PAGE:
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December 22, 2021

An Emerging Litigation Frontier

The Judiciary’s Role in Balancing Patient Entitlements, Treating Physician Recommendations, and Public Health Guidance: The Case of Ivermectin and COVID-19

Heather A. Hatcher


In the face of contrary public health guidance and recommendations, patients and their surrogates have sought to compel medical providers and hospitals to provide specific therapies to treat COVID-19.  This article seeks to explore the legal issues raised by requests for injunctive relief to direct the administration of Ivermectin for COVID-19, the ethical issues related to judicial medical directives, and surrogates’ exercise of substituted judgment. 

The Evolution of the COVID-19 Response – Treatment Guidance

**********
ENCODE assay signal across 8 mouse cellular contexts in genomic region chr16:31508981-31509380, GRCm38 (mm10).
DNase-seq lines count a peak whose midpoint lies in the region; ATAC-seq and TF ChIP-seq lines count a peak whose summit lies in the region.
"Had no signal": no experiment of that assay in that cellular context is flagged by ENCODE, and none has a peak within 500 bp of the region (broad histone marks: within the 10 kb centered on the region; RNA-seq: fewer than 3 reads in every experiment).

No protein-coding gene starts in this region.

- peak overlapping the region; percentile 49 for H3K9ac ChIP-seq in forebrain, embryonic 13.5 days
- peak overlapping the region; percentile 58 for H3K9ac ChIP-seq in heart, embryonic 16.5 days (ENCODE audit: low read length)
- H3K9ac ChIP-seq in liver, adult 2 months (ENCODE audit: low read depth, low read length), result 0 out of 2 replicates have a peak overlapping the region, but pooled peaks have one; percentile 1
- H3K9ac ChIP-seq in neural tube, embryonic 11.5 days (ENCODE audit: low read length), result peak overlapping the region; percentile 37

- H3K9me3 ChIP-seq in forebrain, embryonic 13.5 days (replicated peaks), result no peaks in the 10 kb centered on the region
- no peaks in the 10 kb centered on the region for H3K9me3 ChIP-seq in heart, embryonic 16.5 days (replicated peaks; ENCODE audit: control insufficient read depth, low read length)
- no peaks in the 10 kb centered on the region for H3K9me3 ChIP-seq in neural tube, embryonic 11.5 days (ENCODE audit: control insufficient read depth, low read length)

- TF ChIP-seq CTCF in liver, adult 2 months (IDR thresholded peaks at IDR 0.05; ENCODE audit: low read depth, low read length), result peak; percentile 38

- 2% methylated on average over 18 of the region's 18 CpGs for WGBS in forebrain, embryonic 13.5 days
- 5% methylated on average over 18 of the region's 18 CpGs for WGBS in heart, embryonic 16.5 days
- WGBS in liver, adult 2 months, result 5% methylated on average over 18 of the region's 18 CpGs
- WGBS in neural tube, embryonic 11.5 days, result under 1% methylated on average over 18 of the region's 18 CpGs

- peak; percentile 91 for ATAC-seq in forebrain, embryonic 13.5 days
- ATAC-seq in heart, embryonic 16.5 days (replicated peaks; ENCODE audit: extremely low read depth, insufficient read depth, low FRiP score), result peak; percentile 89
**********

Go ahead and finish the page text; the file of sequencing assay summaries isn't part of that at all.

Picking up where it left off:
Since its emergence as a mysterious new form of pneumonia of unknown etiology in December 2019 and the declaration of SARS-CoV-2 as a public health emergency by the United States Secretary of Health and Human Services on January 31, 2020, SARS-CoV-2 has infected over 47.9 million people and COVID-19 has contributed to the deaths of over 773,339 people in the United States. New hospital admissions for COVID-19 peaked to over 15,000  per day across the United States. Over the course of two years, governments, institutions, medical and scientific professionals, and individuals have grappled with this novel disease and attempted to identify its etiology and pathogenesis, contain its spread, investigate and develop treatments and vaccinations, address misinformation, and make appropriate and acceptable policy recommendations and decisions, while attempting to navigate a new normal. To that end, policy recommendations made at the state, federal, and regulatory agency level have provided guidance and recommendations for COVID-19 surveillance and treatment and limited individual rights in the furtherance of the common good and public health protection under the state’s police power.